# AUTHENTICATE MERKLE TREE: In the passage below how is A able to confirm YB in the public file only knowing R, log2 intermediate values, and YB itself?

"If A wishes to confirm B's public enciphering key, then A need only know the first half of the public file, (which is where YB appears) and H(second half of public file) which is only 100 bits long. A can compute H(public file) knowing only this information, and yet A only knew half the entries in the public file. In a similar fashion, A does not really need to know all of the first half of the public file, for H(first half of public file) = F( H(first quarter of public file), H(second quarter of public file) All A needs to know is the first quarter of the public file (which has YB), and H(second quarter of public file). By applying this concept recursively, A can confirm YB in the public file knowing only R, log 2 n intermediate values, and YB itself. The information needed to authenticate YB, given that R has already been authenticated, lies along the path from R to YB and will be called the authentication path.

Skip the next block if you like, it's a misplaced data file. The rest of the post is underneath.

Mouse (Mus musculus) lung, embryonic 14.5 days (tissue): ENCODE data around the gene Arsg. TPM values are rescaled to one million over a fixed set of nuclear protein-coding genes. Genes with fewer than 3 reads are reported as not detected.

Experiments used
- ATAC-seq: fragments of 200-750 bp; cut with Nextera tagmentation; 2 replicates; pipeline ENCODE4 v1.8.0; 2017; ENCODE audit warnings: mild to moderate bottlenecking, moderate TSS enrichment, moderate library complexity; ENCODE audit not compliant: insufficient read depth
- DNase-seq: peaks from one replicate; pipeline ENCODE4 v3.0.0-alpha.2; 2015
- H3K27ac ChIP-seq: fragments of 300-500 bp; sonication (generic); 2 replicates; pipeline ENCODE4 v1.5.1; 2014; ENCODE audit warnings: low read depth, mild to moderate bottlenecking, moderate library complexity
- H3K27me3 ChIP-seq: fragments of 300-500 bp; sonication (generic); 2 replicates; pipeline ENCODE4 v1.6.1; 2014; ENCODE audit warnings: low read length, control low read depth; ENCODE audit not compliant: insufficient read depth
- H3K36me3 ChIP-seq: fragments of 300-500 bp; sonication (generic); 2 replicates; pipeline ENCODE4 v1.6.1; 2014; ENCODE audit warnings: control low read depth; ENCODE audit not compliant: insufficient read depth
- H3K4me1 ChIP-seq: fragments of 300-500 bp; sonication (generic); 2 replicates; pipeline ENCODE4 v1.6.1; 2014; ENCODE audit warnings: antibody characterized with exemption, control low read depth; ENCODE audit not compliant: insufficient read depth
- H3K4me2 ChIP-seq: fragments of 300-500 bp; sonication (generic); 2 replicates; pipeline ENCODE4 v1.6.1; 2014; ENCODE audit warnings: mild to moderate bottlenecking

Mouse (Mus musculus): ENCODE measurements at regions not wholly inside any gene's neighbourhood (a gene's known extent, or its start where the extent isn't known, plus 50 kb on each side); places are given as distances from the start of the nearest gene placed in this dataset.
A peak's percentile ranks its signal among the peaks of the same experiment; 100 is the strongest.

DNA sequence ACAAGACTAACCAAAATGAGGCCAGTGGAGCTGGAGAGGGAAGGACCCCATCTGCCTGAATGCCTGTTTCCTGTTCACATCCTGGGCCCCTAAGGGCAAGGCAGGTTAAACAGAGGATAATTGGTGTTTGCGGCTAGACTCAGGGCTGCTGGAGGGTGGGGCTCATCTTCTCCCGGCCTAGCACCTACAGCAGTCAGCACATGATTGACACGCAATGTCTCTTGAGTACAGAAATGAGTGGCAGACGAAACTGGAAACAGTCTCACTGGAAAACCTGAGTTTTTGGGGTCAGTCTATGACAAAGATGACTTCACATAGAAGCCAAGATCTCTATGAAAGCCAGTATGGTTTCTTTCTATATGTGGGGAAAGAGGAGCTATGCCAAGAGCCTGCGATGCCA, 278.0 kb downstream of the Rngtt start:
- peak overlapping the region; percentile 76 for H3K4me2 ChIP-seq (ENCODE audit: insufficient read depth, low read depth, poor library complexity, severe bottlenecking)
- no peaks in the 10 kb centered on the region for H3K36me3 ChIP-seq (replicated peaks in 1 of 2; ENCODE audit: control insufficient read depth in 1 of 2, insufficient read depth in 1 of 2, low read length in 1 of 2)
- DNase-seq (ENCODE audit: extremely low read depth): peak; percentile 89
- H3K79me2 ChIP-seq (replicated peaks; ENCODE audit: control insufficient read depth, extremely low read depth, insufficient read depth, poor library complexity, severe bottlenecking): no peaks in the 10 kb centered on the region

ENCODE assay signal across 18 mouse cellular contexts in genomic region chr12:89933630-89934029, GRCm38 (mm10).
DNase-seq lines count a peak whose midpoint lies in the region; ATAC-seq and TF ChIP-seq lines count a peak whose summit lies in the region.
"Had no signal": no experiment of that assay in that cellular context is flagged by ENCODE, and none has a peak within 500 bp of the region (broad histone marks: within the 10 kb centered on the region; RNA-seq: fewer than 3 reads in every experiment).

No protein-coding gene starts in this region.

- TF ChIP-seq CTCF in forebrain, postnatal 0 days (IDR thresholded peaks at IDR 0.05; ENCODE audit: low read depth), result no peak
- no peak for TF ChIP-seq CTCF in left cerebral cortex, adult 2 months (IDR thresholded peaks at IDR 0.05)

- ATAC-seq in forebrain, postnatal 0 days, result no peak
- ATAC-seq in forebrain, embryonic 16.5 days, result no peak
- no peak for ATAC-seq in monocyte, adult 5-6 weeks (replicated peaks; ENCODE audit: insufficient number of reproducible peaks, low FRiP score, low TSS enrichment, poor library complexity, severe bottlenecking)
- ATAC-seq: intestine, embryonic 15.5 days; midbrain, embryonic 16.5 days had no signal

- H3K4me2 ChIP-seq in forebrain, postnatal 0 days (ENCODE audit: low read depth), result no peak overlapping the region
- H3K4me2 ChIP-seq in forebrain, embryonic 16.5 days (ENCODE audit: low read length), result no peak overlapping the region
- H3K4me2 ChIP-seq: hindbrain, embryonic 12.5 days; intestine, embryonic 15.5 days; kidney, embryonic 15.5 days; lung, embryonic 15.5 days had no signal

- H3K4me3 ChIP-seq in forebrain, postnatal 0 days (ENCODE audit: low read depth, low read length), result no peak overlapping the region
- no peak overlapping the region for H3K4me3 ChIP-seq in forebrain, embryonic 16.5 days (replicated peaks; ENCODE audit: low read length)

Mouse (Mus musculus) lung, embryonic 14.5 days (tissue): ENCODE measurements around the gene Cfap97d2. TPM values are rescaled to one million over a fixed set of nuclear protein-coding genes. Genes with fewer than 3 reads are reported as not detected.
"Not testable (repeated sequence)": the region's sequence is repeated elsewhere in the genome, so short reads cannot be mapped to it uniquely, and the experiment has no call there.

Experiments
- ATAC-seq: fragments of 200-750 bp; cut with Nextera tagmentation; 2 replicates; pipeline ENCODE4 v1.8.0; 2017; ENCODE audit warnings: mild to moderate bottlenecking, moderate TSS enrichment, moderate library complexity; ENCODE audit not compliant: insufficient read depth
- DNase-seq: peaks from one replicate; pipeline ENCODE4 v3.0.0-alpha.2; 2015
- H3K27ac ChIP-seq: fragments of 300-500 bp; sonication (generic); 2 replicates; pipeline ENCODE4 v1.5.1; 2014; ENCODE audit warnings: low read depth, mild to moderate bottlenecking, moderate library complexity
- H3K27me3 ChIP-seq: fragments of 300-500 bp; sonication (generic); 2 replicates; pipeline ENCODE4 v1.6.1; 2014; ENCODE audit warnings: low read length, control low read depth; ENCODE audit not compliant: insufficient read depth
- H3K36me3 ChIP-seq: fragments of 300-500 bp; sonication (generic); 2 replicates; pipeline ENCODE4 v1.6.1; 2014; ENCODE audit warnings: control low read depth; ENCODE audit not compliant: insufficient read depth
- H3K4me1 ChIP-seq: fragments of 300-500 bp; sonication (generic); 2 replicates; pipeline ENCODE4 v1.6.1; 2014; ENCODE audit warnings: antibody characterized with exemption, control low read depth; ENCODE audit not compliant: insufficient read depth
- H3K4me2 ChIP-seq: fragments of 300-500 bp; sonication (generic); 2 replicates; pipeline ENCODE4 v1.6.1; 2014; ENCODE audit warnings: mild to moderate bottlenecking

Alright past Ben listen up. What you are describing here is Tree Authentication ya dingus. Read a book once in a while - get some sun. To be fair to you it wasn't as well explained in "PROTOCOLS FOR PUBLIC KEY CRYPTOSYSTEMS," you had to read Merkle's Thesis, "SECRECY, AUTHENTICATION, AND PUBLIC KEY SYSTEMS"... pages 41, 41a, 41b, and 42.

Initial Values & Assumptions:

YB = Y5

Log2 Intermediate Values = H(6,6,Y), H(7,8,Y), and H(1,4,Y)...these values are your authentication path

R (Merkle Root) = H(1,8,Y)

GOAL: Only use these initial values to get to the Merkle Root!

"Therefore, to authenticate Y5 required only that we have previously authenticated H(1,8,Y), and that we transmit Y5, H(6,6,Y), H(7,8,Y), and H(1,4,Y). That is, we require 100 log2 n bits of information to authenticate an arbitrary Y ..."

If you hash Y5 the output is H(5,5,Y). We can now use our first log2 intermediate value. The first one circled is H(6,6,Y). If we concatenate H(5,5,Y) and H(6,6,Y) and hash them together the output is H(5,6,Y). Now let's use our second log2 intermediate value, which is H(7,8,Y). We can now concatenate H(5,6,Y) with H(7,8,Y) and hash them together which yields H(5,8,Y). For the grand finale, we use out last log2 intermediate value which is H(1,4,Y). If we concatenate H(5,8,Y) and H(1,4,Y) and hash them together we should get the Merkle Root, which is H(1,8,Y).

See ya soon future Ben.